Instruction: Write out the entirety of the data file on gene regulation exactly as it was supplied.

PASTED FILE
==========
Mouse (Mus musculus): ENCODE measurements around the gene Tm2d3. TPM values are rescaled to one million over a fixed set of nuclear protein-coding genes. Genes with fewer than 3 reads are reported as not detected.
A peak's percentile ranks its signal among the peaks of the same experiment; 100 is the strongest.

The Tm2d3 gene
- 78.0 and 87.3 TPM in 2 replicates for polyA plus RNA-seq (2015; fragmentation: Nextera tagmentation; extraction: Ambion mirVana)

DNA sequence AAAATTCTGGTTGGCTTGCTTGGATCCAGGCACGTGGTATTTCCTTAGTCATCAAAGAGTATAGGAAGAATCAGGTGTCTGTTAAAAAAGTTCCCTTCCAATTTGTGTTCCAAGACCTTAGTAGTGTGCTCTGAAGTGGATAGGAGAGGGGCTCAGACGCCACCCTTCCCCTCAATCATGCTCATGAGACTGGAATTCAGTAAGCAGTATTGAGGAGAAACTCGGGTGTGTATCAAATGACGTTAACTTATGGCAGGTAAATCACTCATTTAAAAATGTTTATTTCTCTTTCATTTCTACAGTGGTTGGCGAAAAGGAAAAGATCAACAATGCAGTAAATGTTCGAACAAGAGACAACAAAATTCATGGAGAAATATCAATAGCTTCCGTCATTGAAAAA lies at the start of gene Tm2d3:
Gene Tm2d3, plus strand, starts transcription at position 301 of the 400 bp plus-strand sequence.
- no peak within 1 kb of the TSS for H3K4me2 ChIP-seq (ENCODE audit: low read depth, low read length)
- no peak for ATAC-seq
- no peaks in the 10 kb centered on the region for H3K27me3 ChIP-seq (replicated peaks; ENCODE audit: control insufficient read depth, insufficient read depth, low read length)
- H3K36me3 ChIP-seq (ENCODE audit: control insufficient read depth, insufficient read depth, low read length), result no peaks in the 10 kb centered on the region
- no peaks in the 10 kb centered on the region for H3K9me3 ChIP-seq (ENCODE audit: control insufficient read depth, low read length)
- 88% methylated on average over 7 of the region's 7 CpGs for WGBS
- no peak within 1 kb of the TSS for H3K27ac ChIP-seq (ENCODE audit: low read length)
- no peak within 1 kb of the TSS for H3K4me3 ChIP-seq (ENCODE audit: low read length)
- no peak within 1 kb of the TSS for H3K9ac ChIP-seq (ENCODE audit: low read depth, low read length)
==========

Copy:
Mouse (Mus musculus): ENCODE measurements around the gene Tm2d3. TPM values are rescaled to one million over a fixed set of nuclear protein-coding genes. Genes with fewer than 3 reads are reported as not detected.
A peak's percentile ranks its signal among the peaks of the same experiment; 100 is the strongest.

The Tm2d3 gene
- 78.0 and 87.3 TPM in 2 replicates for polyA plus RNA-seq (2015; fragmentation: Nextera tagmentation; extraction: Ambion mirVana)

DNA sequence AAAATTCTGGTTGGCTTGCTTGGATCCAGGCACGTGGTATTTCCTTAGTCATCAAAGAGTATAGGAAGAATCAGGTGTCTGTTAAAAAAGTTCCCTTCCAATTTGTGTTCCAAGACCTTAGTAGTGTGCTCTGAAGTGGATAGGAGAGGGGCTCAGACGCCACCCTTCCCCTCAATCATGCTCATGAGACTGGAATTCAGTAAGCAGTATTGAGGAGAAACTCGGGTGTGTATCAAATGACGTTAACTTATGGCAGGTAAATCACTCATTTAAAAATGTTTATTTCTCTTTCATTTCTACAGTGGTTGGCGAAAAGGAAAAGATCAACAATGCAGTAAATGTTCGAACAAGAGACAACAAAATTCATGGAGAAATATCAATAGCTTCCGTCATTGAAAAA lies at the start of gene Tm2d3:
Gene Tm2d3, plus strand, starts transcription at position 301 of the 400 bp plus-strand sequence.
- no peak within 1 kb of the TSS for H3K4me2 ChIP-seq (ENCODE audit: low read depth, low read length)
- no peak for ATAC-seq
- no peaks in the 10 kb centered on the region for H3K27me3 ChIP-seq (replicated peaks; ENCODE audit: control insufficient read depth, insufficient read depth, low read length)
- H3K36me3 ChIP-seq (ENCODE audit: control insufficient read depth, insufficient read depth, low read length), result no peaks in the 10 kb centered on the region
- no peaks in the 10 kb centered on the region for H3K9me3 ChIP-seq (ENCODE audit: control insufficient read depth, low read length)
- 88% methylated on average over 7 of the region's 7 CpGs for WGBS
- no peak within 1 kb of the TSS for H3K27ac ChIP-seq (ENCODE audit: low read length)
- no peak within 1 kb of the TSS for H3K4me3 ChIP-seq (ENCODE audit: low read length)
- no peak within 1 kb of the TSS for H3K9ac ChIP-seq (ENCODE audit: low read depth, low read length)